Close Close
ThinkAdvisor

Industry Spotlight > Clearing and Custodial Firms

How Fidelity, Schwab Charitable Donors Responded to Pandemic

X
Your article was successfully shared with the contacts you provided.

As the pandemic besieged the U.S. in 2020, account holders at Fidelity Charitable and Schwab Charitable, two major sponsors of donor-advised funds, significantly increased their giving over the previous year to support relief efforts by nonprofit organizations.

Fidelity Charitable

Fidelity Charitable reported that donors recommended 2 million grants totaling $9.1 billion to 170,000 charities; that was 31% more grants and a 24% increase in dollars over 2019. 

In addition, the more than 250,000 Fidelity Charitable account holders not only sustained nonprofits they had supported previously, but also made grant recommendations to organizations for the first time in 2020. Grants went to some 170,000 unique charities, up 10% from 2019.

The tremendous acceleration in giving last year showed the power of donor-advised funds to offer relief when it’s needed most and help sustain the nonprofit sector in the face of unprecedented adversity,” Fidelity Charitable’s president Pamela Norley said in a statement. “Notably, three-in-four grants were made to organizations donors had previously supported.” 

Grants to the human services sector accounted for about a quarter of giving in 2020. Grants to free food programs increased twelvefold. 

Three charities that provide food assistance — Feeding America, Meals on Wheels and World Central Kitchen — were among the 20 charities most supported by Fidelity Charitable donors for the first time last year. 

Nearly two-thirds of all recommended grants were designated “where it’s needed most.” Fidelity Charitable noted that this was a great benefit to charities that value flexibility as they struggled with last year’s demands. 

In 2020, donors also increased both the pace and the size of their recommended grants. The average account holders recommended 12.8 grants, compared with 10.8 in 2019. The average grant amounted to $4,614, about $250 more than the previous year.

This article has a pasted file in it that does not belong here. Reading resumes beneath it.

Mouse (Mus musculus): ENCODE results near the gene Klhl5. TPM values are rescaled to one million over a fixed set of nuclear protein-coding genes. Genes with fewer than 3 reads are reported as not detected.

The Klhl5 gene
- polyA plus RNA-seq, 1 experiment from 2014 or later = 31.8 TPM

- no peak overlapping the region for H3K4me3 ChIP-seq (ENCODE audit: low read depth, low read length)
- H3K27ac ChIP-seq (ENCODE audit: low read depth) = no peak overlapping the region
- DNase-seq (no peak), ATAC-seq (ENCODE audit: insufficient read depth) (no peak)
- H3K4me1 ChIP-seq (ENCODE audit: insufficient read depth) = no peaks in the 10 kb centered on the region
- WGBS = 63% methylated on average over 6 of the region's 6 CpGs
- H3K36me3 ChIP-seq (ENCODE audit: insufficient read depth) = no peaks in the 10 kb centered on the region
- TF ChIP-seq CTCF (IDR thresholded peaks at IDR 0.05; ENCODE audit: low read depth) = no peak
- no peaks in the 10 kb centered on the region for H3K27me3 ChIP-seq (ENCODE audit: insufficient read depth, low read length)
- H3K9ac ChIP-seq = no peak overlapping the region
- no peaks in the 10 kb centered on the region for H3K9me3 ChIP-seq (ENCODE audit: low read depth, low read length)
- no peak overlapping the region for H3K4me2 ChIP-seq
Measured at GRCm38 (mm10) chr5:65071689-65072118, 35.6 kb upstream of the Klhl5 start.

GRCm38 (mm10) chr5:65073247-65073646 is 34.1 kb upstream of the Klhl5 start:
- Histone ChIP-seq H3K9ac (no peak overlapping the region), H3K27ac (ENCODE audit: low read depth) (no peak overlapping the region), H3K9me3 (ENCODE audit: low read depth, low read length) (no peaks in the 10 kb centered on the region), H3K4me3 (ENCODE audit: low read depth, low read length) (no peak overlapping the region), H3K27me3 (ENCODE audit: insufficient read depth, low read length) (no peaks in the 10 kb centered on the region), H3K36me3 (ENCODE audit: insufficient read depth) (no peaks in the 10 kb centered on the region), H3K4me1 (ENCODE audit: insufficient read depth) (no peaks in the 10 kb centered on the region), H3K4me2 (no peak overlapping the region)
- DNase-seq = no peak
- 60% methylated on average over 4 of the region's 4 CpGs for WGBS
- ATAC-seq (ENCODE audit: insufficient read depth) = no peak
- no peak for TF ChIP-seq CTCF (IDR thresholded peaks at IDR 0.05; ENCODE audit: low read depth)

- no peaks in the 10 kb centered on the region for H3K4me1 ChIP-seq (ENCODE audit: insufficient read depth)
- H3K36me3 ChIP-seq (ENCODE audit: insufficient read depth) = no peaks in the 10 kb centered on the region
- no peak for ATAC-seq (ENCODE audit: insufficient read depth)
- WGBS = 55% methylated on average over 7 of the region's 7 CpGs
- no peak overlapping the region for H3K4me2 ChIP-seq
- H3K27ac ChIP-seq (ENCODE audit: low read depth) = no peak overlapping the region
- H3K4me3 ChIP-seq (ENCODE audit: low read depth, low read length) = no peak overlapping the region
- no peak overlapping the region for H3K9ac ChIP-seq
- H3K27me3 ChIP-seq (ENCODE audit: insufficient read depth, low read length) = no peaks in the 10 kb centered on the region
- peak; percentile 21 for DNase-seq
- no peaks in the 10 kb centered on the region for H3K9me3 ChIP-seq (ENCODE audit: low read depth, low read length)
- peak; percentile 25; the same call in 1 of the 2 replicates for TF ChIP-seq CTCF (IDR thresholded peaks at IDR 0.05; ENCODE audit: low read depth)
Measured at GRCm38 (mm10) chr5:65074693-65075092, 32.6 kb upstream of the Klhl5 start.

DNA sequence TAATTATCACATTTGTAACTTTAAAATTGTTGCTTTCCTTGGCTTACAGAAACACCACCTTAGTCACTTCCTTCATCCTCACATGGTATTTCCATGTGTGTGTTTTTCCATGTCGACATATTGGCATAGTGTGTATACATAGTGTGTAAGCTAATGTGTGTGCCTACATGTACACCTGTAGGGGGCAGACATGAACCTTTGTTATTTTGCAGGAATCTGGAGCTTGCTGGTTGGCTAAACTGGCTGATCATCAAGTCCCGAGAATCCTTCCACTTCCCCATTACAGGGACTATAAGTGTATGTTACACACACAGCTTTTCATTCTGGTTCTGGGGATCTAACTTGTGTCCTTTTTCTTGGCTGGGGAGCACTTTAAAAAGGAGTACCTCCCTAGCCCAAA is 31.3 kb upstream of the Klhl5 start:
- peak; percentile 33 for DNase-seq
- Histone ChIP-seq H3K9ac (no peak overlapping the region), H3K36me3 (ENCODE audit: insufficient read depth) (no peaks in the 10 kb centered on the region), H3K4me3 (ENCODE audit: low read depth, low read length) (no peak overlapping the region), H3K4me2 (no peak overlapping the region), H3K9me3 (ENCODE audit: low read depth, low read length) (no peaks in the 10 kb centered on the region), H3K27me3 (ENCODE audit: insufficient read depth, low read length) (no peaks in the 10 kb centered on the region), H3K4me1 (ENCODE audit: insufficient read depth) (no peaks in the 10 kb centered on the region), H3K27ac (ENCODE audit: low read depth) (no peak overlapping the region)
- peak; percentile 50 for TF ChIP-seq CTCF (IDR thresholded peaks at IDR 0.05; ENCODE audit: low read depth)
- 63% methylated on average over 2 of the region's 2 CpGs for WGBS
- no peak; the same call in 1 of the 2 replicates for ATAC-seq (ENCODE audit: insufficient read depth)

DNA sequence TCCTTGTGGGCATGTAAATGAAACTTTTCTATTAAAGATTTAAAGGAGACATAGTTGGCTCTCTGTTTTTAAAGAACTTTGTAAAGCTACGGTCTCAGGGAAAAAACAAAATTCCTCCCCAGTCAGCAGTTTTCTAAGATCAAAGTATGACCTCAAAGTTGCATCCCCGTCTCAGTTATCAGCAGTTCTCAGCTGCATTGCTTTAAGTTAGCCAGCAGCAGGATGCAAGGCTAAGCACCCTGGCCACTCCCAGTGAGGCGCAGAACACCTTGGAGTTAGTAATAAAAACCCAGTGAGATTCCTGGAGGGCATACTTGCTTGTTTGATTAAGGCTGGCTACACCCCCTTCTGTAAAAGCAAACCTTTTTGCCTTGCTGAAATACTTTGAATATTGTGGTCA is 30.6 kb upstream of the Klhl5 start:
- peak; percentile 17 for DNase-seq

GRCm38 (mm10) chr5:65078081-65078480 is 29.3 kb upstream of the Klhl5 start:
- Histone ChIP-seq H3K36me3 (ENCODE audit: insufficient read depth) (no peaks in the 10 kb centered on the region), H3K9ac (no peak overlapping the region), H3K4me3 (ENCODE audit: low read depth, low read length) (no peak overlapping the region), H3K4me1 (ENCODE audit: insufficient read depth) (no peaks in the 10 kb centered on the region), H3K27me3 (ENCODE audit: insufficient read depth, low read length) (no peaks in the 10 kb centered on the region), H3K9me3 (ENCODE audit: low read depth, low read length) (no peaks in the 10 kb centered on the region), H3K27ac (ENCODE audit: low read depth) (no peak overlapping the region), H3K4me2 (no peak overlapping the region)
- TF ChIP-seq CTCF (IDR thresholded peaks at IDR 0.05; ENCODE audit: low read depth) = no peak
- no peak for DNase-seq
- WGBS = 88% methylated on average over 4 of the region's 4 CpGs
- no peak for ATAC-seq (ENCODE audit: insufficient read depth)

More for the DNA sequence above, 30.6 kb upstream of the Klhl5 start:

More than two-thirds of Fidelity Charitable contributions in 2020 were noncash assets, including publicly traded securities and non-publicly traded assets. This enabled donors to take advantage of strong market gains, minimize capital gains taxes and give more to charity, the report said. 

For instance, donors contributed $28 million in cryptocurrency into their charitable accounts, way up from $13 million in 2019. 

Impact investing grew in both investments and philanthropy last year, as donors continued to align their investment recommendations with their values. 

More on this topic

Donor-recommended allocations of charitable assets to investment funds with sustainable ratings now total $1.8 billion, nearly doubling in two years. In addition, donors recommended more than five times as many grant dollars to impact investing nonprofits — nearly $100 million — as they did five years earlier. 

Schwab Charitable

Schwab Charitable reported that its account holders supported nearly 100,000 charities in 2020 through 830,000 grants totaling $3.7 billion. Compared with 2019, dollars granted to charities increased 35% and the number of grants to charities rose 39%.

“[Donors’] commitment to supporting those most impacted by the COVID-19 pandemic and other crises we faced last year has truly been inspiring,” Kim Laughton, president of Schwab Charitable, said in a statement.

Schwab Charitable donors recommended grants to 13% more charities than in 2019, and 74% of donors supported at least one new charity in addition to organizations they had supported in the past. 

Donors also increased their support of the deep and varied needs in their local communities brought on by the pandemic. Sixty percent of grants went to organizations within a donor’s own state. In addition, three in five grants were not designated for a specific purpose, which afforded nonprofits greater flexibility to deliver critical services.

The top charities donors supported in 2020 were Feeding America, Doctors Without Borders, Salvation Army, Planned Parenthood and Campus Crusade for Christ.

Schwab Charitable said giving may continue to grow in 2021, representing an opportunity for donors to have more impact with their generosity through a thoughtful, strategic approach to philanthropy. 

In a survey the DAF sponsor conducted in January, 56% of respondents said they planned to increase the amount of money they grant to charity over the next 12 months. Another 44% planned to support a new charity this year, with the most interest in organizations that deliver vital human services, such as food, housing and disaster recovery.

In 2020, approximately 60% of contributions to Schwab Charitable were in the form of non-cash assets, including publicly traded securities, restricted stock, and private business interests.

In November, Schwab Charitable added a new Socially Responsible Fixed Income Pool to the diverse suite of values-based investment pool options currently available to donors.

The report noted that financial advisors can help clients navigate the giving landscape and use tax-smart giving strategies to maximize their charitable impact. Three-quarters of Schwab Charitable DAF account assets are associated with a professional investment advisor.